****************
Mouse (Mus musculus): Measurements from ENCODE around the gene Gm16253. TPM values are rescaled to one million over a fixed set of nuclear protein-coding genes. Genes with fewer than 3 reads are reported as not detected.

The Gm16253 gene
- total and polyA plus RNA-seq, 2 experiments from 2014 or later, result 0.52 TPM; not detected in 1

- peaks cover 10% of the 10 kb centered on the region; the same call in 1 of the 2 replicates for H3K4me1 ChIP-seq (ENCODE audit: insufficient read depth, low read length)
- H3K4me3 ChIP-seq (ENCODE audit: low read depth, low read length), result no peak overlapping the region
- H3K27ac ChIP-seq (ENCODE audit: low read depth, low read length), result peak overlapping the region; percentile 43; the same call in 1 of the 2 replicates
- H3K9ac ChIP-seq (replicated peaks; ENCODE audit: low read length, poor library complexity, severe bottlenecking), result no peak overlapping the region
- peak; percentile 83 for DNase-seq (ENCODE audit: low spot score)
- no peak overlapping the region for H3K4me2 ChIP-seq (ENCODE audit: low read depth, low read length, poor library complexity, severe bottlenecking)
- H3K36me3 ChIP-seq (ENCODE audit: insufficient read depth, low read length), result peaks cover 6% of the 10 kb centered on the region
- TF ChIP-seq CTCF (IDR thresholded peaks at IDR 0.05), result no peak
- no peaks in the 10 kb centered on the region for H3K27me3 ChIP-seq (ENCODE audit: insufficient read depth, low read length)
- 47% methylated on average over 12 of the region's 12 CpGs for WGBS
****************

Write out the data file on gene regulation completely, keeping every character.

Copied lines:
Mouse (Mus musculus): Measurements from ENCODE around the gene Gm16253. TPM values are rescaled to one million over a fixed set of nuclear protein-coding genes. Genes with fewer than 3 reads are reported as not detected.

The Gm16253 gene
- total and polyA plus RNA-seq, 2 experiments from 2014 or later, result 0.52 TPM; not detected in 1

- peaks cover 10% of the 10 kb centered on the region; the same call in 1 of the 2 replicates for H3K4me1 ChIP-seq (ENCODE audit: insufficient read depth, low read length)
- H3K4me3 ChIP-seq (ENCODE audit: low read depth, low read length), result no peak overlapping the region
- H3K27ac ChIP-seq (ENCODE audit: low read depth, low read length), result peak overlapping the region; percentile 43; the same call in 1 of the 2 replicates
- H3K9ac ChIP-seq (replicated peaks; ENCODE audit: low read length, poor library complexity, severe bottlenecking), result no peak overlapping the region
- peak; percentile 83 for DNase-seq (ENCODE audit: low spot score)
- no peak overlapping the region for H3K4me2 ChIP-seq (ENCODE audit: low read depth, low read length, poor library complexity, severe bottlenecking)
- H3K36me3 ChIP-seq (ENCODE audit: insufficient read depth, low read length), result peaks cover 6% of the 10 kb centered on the region
- TF ChIP-seq CTCF (IDR thresholded peaks at IDR 0.05), result no peak
- no peaks in the 10 kb centered on the region for H3K27me3 ChIP-seq (ENCODE audit: insufficient read depth, low read length)
- 47% methylated on average over 12 of the region's 12 CpGs for WGBS